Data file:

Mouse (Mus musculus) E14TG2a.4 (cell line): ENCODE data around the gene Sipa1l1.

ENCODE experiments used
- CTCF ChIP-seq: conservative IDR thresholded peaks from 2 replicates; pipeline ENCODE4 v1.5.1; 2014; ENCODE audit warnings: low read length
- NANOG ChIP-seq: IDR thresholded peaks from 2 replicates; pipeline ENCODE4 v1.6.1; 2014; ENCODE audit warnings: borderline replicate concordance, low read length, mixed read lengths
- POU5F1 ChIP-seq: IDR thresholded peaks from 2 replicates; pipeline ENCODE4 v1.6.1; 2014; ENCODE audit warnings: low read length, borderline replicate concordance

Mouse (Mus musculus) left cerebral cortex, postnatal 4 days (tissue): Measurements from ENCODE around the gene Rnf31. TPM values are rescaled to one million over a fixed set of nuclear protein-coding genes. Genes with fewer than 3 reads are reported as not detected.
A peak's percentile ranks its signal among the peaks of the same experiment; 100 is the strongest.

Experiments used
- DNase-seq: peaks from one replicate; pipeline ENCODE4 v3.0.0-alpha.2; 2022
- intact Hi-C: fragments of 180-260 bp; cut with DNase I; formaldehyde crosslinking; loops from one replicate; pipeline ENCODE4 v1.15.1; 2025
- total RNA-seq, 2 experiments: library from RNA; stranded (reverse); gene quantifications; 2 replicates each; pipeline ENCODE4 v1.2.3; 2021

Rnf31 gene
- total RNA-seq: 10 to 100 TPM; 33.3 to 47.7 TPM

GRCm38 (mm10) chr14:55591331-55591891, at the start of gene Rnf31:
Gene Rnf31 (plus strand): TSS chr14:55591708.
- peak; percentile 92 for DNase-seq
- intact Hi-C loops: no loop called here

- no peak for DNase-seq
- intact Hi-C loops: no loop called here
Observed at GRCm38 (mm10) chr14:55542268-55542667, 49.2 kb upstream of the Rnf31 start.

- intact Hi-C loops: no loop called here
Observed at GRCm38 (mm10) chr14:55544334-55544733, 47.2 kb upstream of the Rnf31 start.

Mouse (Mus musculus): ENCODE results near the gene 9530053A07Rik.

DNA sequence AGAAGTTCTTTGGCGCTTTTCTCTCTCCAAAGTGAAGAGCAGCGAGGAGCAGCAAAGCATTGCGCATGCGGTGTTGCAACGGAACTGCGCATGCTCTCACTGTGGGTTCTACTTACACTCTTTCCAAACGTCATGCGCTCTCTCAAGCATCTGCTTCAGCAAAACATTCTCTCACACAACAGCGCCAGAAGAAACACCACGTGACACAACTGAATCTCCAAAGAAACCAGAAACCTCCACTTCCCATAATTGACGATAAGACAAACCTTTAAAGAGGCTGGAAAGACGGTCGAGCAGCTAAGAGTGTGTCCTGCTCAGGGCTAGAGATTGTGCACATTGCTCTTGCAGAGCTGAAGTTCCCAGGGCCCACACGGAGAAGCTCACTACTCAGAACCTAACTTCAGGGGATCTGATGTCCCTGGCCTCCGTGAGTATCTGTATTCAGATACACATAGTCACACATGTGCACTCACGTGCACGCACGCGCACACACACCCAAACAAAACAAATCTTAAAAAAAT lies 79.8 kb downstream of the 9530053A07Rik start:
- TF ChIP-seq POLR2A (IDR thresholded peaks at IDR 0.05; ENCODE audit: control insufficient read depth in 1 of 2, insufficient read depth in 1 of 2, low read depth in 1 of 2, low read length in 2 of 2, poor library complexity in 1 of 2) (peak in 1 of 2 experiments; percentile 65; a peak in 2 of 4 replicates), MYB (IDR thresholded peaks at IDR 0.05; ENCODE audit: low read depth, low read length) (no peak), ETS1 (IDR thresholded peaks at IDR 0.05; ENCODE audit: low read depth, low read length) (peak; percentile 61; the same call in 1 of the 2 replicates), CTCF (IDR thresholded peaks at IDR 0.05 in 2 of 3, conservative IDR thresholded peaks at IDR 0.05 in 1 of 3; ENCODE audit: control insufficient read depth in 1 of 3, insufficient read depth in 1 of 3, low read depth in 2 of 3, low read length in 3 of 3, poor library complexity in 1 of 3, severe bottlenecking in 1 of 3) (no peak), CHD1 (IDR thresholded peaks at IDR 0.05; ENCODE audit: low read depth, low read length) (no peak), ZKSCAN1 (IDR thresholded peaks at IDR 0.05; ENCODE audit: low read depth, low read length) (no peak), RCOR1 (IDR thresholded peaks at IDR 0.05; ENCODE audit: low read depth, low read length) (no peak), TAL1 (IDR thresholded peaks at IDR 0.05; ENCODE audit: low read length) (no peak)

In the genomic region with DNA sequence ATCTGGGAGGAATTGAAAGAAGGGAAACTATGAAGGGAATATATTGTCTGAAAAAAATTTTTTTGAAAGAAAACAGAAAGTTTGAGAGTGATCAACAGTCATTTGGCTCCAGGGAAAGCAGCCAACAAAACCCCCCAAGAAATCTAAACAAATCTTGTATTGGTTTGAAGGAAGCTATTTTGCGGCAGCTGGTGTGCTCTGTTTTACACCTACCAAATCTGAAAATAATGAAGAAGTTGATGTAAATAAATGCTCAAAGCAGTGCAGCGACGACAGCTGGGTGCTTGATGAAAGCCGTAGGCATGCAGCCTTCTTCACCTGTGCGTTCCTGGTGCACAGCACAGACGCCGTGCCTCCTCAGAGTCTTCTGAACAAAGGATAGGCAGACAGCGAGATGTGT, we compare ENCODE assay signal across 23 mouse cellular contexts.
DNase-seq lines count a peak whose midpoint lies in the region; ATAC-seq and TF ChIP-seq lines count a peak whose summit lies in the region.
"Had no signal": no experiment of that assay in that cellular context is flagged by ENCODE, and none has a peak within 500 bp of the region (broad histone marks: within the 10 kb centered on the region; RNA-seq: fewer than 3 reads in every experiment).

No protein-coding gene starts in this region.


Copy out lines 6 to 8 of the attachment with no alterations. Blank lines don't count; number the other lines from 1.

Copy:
Mouse (Mus musculus) left cerebral cortex, postnatal 4 days (tissue): Measurements from ENCODE around the gene Rnf31. TPM values are rescaled to one million over a fixed set of nuclear protein-coding genes. Genes with fewer than 3 reads are reported as not detected.
A peak's percentile ranks its signal among the peaks of the same experiment; 100 is the strongest.

Experiments used